The Transformers Archive Skip to main content / Also skip section headers

[The Transformers Archive - an international fan site]
Please feel free to log in or register.

  • transformers forum
  • transformers fandom
  • transformers toys
  • transformers comics
  • transformers cartoon
  • transformers live-action movies


Hover here to pick reviews from this section! ↵
Latest Reviews, Toy Checklists,
Resources & Current Lines
Transformers Toy Review Archive (older series, 1984 to date)
Robot Mode:
Alternate Mode:
Additional Image:
Box Art:

Clay's review of: Brakedown and Brakedown GTS

One of the neater aspects of the Galaxy Force/Cybertron line is the use of context for alternate modes. Robots from Earth have alternate modes based on Earth vehicles; robots from the Jungle Planet have alternate modes based on animals, etc. Along with the Giant Planet and ‘Cybertron’ planet (a few figures with unique alternate forms and special keys with Autobot or Decepticon faction symbols molded on), there is Speed Planet.

The theme of the Speed Planet (or Velocitron, as it’s called in the cartoon) is a current of racing vehicles skewed from lack of need for practicality. Some of the modes are simply corollary, ‘future versions’ of existing vehicles, but some are a bit stranger. Brakedown is one of them.

Alternate mode:

Brakedown’s alternate mode, if identified as a object from Speed Planet, is a wildly redesigned drag-racer, but without a spoiler or a parachute. Only knowing a token amount about drag racing, I can say that the idea of equating a vehicle that is only capable of short, frenzied bursts of energy and then requires long down-times is pretty accurate to the old-as-dirt character attached to the toy.

Intellectually abstract traits aside, it really is a good toy in vehicle mode. It’s molded with all sorts of fanciful engine and exhaust details, and best of all it rolls rather well on carpet.

Robot mode:

Brakedown’s robot mode is absolutely what scout/basic-sized transformers should be. The transformation from the vehicle mode is complex enough to be interesting without being frustrating, and the process itself uses some of the joints from the robot mode (mostly the hips and shoulders) so that the stability of the figure isn’t compromised by too many superfluous bendy-parts. Marvelous!

Also, since it’s from the smallest price point, the figure is small and light enough to be fully ball-jointed, making for some great poses. (Brakedown has feet large enough to be stable and small enough to be proportionally correct).

Of course, going back to the ‘planet theme’, Brakedown has his Speed Planet key that unlocks an action otherwise barred from use. In his specific case, Brakedown’s front engine must first be removed, and then the key inserted. It causes a small blade to flip forward, turning it into a weapon. The engine doesn’t look enough like a weapon on its own to work without being ‘activated’, but it can be neatly stored on Brakedown’s back when not in use. Handy!

Brakedown and Brakedown GTS

As is pretty typical, Brakedown also has a repaint from the tail end of the Cybertron line, called Brakedown GTS. Whereas Brakedown’s original paint décor is fairly unique (there aren’t a lot of brown Transformers that aren’t also animals), the repaint scheme is an almost exact reproduction of Kup from Generation One.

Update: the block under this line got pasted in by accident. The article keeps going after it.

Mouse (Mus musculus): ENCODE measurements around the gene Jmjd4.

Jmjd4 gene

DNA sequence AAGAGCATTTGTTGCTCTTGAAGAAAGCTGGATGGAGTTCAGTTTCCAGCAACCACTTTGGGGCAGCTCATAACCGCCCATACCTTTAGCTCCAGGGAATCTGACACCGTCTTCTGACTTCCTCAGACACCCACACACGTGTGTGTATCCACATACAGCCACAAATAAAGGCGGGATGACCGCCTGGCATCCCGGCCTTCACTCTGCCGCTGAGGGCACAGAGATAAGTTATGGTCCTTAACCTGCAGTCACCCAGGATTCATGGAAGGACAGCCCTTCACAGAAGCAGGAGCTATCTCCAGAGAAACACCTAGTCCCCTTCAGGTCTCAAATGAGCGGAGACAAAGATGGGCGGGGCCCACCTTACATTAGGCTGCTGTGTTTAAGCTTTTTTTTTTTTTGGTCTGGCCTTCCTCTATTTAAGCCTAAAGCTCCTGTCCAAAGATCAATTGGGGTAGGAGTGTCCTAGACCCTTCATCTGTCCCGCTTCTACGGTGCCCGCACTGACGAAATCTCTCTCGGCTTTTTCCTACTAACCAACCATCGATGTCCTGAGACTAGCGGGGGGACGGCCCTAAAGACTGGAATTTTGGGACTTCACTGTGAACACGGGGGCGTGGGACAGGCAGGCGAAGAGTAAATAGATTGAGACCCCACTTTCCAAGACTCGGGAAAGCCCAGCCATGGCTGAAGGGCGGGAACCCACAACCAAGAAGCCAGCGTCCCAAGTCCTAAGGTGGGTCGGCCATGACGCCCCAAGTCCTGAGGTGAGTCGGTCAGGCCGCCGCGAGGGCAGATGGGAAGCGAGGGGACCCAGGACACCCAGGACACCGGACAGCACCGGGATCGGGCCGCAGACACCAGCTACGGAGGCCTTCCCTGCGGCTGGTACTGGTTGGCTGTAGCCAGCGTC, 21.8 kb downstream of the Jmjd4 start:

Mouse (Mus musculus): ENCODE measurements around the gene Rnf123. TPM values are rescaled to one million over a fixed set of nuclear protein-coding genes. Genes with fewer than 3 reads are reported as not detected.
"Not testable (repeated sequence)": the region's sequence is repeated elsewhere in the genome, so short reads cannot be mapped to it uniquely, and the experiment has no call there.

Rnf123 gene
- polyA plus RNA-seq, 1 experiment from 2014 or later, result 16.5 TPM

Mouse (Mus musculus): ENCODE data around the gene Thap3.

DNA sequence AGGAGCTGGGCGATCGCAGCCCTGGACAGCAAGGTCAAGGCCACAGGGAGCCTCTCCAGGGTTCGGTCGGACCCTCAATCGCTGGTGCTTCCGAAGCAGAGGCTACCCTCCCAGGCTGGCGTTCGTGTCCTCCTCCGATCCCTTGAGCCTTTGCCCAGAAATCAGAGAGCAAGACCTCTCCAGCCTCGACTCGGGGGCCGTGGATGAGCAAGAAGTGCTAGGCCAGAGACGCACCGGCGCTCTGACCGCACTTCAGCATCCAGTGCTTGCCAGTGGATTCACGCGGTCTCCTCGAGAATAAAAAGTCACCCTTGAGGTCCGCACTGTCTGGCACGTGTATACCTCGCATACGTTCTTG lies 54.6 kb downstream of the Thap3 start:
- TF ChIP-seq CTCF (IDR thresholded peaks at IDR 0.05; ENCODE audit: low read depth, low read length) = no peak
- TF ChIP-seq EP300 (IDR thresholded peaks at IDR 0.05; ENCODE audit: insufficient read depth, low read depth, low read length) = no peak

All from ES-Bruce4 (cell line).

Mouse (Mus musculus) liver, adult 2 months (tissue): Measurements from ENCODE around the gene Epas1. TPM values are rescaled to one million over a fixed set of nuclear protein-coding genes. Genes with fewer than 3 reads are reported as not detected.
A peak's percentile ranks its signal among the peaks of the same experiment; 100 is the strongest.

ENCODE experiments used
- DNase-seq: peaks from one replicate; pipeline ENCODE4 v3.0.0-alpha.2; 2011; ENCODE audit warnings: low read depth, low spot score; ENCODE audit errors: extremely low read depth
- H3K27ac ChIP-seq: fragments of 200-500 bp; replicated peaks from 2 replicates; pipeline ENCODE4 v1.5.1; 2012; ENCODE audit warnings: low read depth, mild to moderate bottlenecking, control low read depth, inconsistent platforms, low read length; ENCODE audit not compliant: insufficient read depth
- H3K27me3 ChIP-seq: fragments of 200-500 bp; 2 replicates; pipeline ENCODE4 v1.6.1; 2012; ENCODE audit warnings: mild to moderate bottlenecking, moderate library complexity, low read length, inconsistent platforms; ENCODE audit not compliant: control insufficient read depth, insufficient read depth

It’s rather interesting since, aside from the Takara reissue of the original toy (packaged with Wheelie), there have been no ‘updated’ versions or homages to the character. Of course, it’s also fair to remember that Kup was a comparatively minor character, serving only to fill the ‘grumpy old man’ role. Appropriately enough, this is Brakedown’s character archetype as well. Given that, assigning the identity of Brakedown to a toy in Kup colors is allegorically valid.

It is pretty neat though since it’s not a straight recolor (different colors, but the same layout). The patterns of color are altered quite a bit, and it’s nice to see a bit of effort put into a repaint to make it to appeal to a small portion of the potential buyer pool (i.e., people who know who Kup is and what he looks like). Cool beans!

Transformation: 10. Very well thought-out. The process isn't too busy, and it's not so simple as to be boring, either.
Durability: 9. Brakedown is small and light, so he can survive a fall from a shelf of any height. I don’t know how he’d fair against being stepped on, though, so if he stays out of the floor on a typical day, he should last quite a while.
Fun: 10. I rate this very high for several reasons, but they are not necessarily universal criteria. See ‘Overall’.
Price: 10. It’s an easily found toy that’s been released in many markets. On top of that, it’s rather cheap to begin with, and occasionally on sale (I picked up mine for about $3 sealed at a Big Bad Toy Store summer sale).
Overall: X. Really depends on how you view the alternate mode. If you like transformers that turn into real objects as I do, it’s a bit of a hard sale at first. Taken in context of the ‘Speed Planet’ though, Brakedown certainly has a nifty design and, combined with the low price, high durability, and well-articulated robot mode, you’ve definitely got a winner. He was a welcome surprise, and I full well recommend the little bugger(s) if you’re keen on the reasoning behind the alternate mode.

With thanks for long-term support to sponsors: